What Is Dog Owners’ Liability If Their Pet Bites Someone?

Can someone that has suffered serious injuries, as the result of a dog bite, plan on suing the dog’s owner?

Questions for the Victim

Before a Personal Injury Lawyer in Windsor would take such a victim as a client, he or she would have some questions for the target of the dog’s teeth.

Had that victim/target come onto the property for legal reasons? Had he or she been invited to visit that spot?

Was he or she offering a service to the person that owned the canine with the tendency to bite strangers?

Had that victim/target provoked the dog in any way? Anything that seems strange might have the ability to provoke a canine pet. For instance, a parade of children wearing Halloween costumes could start a dog barking, allowing it to show its level of unease.

What sort of efforts had been utilized to work towards guaranteeing control of the dog’s movements? A flimsy leash tied to a tiny stake would not qualify as a good example of controlling a pet’s actions.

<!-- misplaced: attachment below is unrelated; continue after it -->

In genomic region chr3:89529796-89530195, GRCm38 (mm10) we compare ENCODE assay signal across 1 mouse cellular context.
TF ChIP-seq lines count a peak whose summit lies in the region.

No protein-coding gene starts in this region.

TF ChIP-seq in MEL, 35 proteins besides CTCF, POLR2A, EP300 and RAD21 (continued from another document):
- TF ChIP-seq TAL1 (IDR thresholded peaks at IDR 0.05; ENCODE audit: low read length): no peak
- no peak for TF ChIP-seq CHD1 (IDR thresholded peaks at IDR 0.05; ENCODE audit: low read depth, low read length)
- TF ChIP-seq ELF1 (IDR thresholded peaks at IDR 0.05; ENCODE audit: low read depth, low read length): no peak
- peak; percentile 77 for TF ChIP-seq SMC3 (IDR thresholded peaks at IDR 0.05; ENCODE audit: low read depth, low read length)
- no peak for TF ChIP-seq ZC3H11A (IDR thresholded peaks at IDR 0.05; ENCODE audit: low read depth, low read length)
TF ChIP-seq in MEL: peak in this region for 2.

Should the dog owner/potential client have known about the dog’s tendency to bite? Owners that have such knowledge, or should have such knowledge, ought to put added effort into controlling their pet.

A final consideration for both the victim and the consulted attorney

How much time has passed since the date of the biting incident? How does that span of time compare with the amount of time that precedes the state’s deadline for filing a lawsuit? Most lawyers know that deadline, because it is part of the statute of limitations.

Every state has its own statute of limitations. Hence, the victim of a dog bite in one state might have longer for filing a personal injury lawsuit, than a victim of the same sort of attack, in another state.

No lawyer wants to take a case, if the potential client has failed to take any action, prior to the date for the recognized deadline. Lawyers want to enjoy the freedom to sue, if a charged party has failed to offer suitable terms, during negotiations. That fact should emphasize the need for all victims to see a doctor just as soon as possible. That action tends to prevent the overlooking of a deadline. At the same time, it delivers a second benefit.

It deprives the defense team from the chance to try a different tactic. Some defense lawyers like to claim that the plaintiff allowed the injury to get worse, because he or she had failed to see a doctor in a timely fashion. Victims that make a point of keeping their eyes on the calendar do not provide a defense lawyer with the ability to make that particular and unverified claim.